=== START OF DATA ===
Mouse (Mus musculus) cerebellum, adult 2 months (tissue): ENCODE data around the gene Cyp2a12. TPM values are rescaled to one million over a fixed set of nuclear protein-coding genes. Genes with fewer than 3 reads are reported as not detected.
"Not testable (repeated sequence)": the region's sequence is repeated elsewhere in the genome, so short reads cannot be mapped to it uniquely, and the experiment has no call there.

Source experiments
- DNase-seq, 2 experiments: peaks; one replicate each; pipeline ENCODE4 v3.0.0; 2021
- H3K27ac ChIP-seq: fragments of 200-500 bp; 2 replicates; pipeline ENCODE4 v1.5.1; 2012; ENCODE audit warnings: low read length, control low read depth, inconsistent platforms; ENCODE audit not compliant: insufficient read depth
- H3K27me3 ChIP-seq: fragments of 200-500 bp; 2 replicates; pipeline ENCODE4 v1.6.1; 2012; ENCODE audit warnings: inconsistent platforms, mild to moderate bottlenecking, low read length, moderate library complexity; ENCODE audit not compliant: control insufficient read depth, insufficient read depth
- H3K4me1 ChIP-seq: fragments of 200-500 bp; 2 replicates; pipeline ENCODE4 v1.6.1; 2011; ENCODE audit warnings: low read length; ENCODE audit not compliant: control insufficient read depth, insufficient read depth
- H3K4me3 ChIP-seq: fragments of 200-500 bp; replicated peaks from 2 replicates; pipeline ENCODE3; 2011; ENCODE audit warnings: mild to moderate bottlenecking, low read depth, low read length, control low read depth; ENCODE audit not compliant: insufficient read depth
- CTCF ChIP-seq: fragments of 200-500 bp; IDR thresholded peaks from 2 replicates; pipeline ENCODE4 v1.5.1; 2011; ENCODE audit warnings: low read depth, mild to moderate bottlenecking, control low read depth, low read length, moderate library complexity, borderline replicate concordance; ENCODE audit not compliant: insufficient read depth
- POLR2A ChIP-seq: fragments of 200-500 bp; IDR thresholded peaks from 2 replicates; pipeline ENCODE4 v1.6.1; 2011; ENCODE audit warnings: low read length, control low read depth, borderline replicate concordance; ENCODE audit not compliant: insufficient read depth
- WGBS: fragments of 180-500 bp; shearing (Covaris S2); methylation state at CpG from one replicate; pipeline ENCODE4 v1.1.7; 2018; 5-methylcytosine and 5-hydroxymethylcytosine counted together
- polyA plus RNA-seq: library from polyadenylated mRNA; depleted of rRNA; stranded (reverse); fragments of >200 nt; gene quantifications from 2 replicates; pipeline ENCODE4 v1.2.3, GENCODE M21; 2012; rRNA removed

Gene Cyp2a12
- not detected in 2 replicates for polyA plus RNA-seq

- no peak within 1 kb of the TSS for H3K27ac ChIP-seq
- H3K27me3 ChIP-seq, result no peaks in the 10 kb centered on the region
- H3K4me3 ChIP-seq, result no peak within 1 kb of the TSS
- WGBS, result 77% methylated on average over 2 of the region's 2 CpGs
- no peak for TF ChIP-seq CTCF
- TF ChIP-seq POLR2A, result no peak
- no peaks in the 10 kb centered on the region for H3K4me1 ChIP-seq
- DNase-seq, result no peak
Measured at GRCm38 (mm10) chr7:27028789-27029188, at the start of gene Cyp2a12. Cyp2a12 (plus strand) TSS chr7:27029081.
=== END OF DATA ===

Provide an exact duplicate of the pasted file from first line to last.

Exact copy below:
Mouse (Mus musculus) cerebellum, adult 2 months (tissue): ENCODE data around the gene Cyp2a12. TPM values are rescaled to one million over a fixed set of nuclear protein-coding genes. Genes with fewer than 3 reads are reported as not detected.
"Not testable (repeated sequence)": the region's sequence is repeated elsewhere in the genome, so short reads cannot be mapped to it uniquely, and the experiment has no call there.

Source experiments
- DNase-seq, 2 experiments: peaks; one replicate each; pipeline ENCODE4 v3.0.0; 2021
- H3K27ac ChIP-seq: fragments of 200-500 bp; 2 replicates; pipeline ENCODE4 v1.5.1; 2012; ENCODE audit warnings: low read length, control low read depth, inconsistent platforms; ENCODE audit not compliant: insufficient read depth
- H3K27me3 ChIP-seq: fragments of 200-500 bp; 2 replicates; pipeline ENCODE4 v1.6.1; 2012; ENCODE audit warnings: inconsistent platforms, mild to moderate bottlenecking, low read length, moderate library complexity; ENCODE audit not compliant: control insufficient read depth, insufficient read depth
- H3K4me1 ChIP-seq: fragments of 200-500 bp; 2 replicates; pipeline ENCODE4 v1.6.1; 2011; ENCODE audit warnings: low read length; ENCODE audit not compliant: control insufficient read depth, insufficient read depth
- H3K4me3 ChIP-seq: fragments of 200-500 bp; replicated peaks from 2 replicates; pipeline ENCODE3; 2011; ENCODE audit warnings: mild to moderate bottlenecking, low read depth, low read length, control low read depth; ENCODE audit not compliant: insufficient read depth
- CTCF ChIP-seq: fragments of 200-500 bp; IDR thresholded peaks from 2 replicates; pipeline ENCODE4 v1.5.1; 2011; ENCODE audit warnings: low read depth, mild to moderate bottlenecking, control low read depth, low read length, moderate library complexity, borderline replicate concordance; ENCODE audit not compliant: insufficient read depth
- POLR2A ChIP-seq: fragments of 200-500 bp; IDR thresholded peaks from 2 replicates; pipeline ENCODE4 v1.6.1; 2011; ENCODE audit warnings: low read length, control low read depth, borderline replicate concordance; ENCODE audit not compliant: insufficient read depth
- WGBS: fragments of 180-500 bp; shearing (Covaris S2); methylation state at CpG from one replicate; pipeline ENCODE4 v1.1.7; 2018; 5-methylcytosine and 5-hydroxymethylcytosine counted together
- polyA plus RNA-seq: library from polyadenylated mRNA; depleted of rRNA; stranded (reverse); fragments of >200 nt; gene quantifications from 2 replicates; pipeline ENCODE4 v1.2.3, GENCODE M21; 2012; rRNA removed

Gene Cyp2a12
- not detected in 2 replicates for polyA plus RNA-seq

- no peak within 1 kb of the TSS for H3K27ac ChIP-seq
- H3K27me3 ChIP-seq, result no peaks in the 10 kb centered on the region
- H3K4me3 ChIP-seq, result no peak within 1 kb of the TSS
- WGBS, result 77% methylated on average over 2 of the region's 2 CpGs
- no peak for TF ChIP-seq CTCF
- TF ChIP-seq POLR2A, result no peak
- no peaks in the 10 kb centered on the region for H3K4me1 ChIP-seq
- DNase-seq, result no peak
Measured at GRCm38 (mm10) chr7:27028789-27029188, at the start of gene Cyp2a12. Cyp2a12 (plus strand) TSS chr7:27029081.